Manchin’s office did not respond to Daily Poster questions about whether the dividends are qualified or nonqualified for special lower tax rates not linked to work requirements. However, most dividends are qualified, according to Matt Gardner of the Institute on Taxation and Economic Policy.
“Nationwide in 2018, there were $321 billion of ordinary dividends, of which $243 billion were qualified for lower rates,” Gardner told the Daily Poster. “So you can certainly say it’s probable that Manchin benefited handsomely from reduced rates for qualified dividends.”
University of Michigan tax law professor Reuven Avi-Yonah added: “Most dividends from U.S. sources and even most from foreign corporations are qualified.”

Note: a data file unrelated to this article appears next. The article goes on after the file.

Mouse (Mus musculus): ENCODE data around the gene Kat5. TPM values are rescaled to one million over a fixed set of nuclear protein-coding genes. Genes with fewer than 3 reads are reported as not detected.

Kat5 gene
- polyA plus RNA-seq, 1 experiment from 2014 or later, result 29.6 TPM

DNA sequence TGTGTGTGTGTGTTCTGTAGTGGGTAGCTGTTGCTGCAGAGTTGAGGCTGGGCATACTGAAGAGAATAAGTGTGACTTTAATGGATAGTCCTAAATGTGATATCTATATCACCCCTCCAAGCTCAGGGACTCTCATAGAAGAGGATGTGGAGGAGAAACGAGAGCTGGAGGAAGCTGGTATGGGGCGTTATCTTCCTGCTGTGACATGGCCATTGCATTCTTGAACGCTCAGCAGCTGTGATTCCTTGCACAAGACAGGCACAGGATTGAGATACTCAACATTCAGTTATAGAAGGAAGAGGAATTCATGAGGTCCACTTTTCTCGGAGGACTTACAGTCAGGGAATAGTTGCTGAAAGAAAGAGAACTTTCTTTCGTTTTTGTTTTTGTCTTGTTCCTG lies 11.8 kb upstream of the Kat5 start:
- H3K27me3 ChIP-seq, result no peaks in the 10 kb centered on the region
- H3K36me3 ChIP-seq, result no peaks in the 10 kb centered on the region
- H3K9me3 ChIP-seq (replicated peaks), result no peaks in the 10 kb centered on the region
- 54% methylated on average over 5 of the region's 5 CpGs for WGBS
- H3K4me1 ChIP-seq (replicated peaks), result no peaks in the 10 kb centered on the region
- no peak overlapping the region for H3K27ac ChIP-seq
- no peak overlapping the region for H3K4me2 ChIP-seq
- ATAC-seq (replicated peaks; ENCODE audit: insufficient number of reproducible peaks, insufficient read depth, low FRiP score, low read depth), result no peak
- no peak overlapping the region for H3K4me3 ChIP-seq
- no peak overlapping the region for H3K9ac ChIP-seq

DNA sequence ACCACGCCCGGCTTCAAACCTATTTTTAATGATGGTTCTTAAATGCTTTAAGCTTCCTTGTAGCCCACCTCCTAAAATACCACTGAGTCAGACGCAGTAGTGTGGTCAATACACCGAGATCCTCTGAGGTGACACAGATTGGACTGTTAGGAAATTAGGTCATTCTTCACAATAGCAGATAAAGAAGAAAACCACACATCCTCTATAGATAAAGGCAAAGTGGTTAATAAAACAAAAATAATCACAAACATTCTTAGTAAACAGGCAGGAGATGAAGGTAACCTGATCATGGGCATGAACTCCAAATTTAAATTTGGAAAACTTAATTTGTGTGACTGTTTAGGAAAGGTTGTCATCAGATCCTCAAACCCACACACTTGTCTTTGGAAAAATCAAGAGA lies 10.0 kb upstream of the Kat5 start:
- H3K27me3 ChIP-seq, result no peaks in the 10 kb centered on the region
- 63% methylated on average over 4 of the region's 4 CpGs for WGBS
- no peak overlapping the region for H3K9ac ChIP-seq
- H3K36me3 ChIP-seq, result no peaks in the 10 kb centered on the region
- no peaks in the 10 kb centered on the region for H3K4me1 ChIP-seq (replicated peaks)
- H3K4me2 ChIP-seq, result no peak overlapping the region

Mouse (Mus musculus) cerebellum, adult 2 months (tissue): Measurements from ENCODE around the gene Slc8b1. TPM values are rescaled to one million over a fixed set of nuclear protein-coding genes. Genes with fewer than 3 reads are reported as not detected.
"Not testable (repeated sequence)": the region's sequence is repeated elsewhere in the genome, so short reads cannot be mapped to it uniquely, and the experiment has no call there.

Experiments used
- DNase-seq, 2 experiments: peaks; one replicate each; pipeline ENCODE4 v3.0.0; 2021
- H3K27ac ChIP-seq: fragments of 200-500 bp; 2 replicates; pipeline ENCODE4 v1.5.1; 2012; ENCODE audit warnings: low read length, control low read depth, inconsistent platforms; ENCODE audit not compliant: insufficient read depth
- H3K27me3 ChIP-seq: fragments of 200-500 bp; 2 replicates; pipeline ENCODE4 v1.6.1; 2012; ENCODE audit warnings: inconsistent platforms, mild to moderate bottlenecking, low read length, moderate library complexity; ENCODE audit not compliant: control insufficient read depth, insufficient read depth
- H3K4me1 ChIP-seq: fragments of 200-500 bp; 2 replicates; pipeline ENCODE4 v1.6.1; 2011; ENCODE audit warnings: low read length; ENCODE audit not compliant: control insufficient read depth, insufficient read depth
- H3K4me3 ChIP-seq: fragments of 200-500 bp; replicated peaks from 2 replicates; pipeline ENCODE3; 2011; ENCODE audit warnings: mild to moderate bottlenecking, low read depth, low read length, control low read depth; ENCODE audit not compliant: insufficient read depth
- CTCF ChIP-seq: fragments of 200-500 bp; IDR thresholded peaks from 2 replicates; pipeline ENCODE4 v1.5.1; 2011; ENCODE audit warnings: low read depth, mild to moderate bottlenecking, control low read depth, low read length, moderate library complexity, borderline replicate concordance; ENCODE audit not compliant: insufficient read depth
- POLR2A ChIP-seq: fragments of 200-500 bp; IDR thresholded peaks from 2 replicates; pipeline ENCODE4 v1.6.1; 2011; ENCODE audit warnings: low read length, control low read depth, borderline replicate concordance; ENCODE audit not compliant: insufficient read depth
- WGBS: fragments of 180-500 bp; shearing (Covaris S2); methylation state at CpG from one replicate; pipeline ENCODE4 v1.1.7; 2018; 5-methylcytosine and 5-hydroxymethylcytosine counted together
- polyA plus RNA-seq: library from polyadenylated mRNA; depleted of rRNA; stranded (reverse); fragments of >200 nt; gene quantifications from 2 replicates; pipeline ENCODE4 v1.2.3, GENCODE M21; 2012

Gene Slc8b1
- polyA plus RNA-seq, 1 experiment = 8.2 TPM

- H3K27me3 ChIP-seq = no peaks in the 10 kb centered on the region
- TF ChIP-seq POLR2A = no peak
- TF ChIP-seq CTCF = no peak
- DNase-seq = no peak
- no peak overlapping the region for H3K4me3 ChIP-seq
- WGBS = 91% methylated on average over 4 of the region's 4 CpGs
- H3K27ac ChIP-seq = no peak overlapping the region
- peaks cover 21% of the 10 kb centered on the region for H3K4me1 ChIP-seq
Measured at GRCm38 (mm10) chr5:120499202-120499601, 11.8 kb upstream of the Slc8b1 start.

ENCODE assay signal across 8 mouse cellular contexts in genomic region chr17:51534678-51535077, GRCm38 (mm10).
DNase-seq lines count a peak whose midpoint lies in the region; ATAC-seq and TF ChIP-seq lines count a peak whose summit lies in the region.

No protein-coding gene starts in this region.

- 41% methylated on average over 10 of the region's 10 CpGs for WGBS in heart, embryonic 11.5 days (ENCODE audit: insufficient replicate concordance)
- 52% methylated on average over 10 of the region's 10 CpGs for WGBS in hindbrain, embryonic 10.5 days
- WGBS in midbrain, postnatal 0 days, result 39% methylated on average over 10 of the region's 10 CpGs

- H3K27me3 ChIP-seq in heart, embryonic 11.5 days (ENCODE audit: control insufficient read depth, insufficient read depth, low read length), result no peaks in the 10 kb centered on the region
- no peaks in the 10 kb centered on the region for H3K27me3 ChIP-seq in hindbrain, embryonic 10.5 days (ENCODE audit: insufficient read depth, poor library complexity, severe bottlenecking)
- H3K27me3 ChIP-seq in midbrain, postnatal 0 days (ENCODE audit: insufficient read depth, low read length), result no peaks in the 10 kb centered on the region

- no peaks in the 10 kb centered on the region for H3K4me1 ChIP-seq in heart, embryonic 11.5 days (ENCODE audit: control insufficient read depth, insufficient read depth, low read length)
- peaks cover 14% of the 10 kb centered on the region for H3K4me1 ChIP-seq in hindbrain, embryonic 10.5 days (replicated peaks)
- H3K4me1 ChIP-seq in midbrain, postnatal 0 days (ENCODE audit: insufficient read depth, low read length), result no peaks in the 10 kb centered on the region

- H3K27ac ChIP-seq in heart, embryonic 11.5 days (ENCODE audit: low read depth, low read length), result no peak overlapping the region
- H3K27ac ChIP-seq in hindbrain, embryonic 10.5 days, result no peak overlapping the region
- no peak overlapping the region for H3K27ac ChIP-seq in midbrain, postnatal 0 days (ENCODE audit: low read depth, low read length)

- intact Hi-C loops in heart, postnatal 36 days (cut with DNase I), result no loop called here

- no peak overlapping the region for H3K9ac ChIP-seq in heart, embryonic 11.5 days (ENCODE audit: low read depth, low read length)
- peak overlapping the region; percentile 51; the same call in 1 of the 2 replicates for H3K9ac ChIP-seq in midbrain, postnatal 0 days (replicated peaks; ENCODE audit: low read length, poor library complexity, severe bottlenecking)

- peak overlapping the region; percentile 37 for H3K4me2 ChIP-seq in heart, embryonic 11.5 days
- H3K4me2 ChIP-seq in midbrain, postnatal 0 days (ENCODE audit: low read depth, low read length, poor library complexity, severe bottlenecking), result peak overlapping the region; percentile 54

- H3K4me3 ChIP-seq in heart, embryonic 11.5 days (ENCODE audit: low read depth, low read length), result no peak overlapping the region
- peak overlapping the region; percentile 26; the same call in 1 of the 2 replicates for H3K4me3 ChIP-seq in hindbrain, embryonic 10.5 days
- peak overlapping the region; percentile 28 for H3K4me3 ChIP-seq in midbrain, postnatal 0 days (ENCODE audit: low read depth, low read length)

Taken together, Manchin could be getting tax preferences on hundreds of thousands of dollars of work-free dividend income each year.
Gardner added that Manchin’s “business income could be eligible for the 20 percent qualified business income deduction, introduced by the 2017 Trump tax cuts,” noting: “there are income limits that might reduce the value of the deduction.”
Manchin’s Capital Gains, LLCs, and Yacht
Similarly, Manchin has reported vacuuming in between $641,000 and $1.9 million worth of passive income off sales of stock funds since 2015.
“If he held (those funds) for more than a year, he would get long-term capital gains rates,” Proskauer tax attorney David Miller told the Daily Poster.
Manchin additionally reported sizable investments in West Virginia property. Gains from those assets — which are gleaned regardless of work status — will also presumably be subject to lower capital gains rather than higher income tax rates.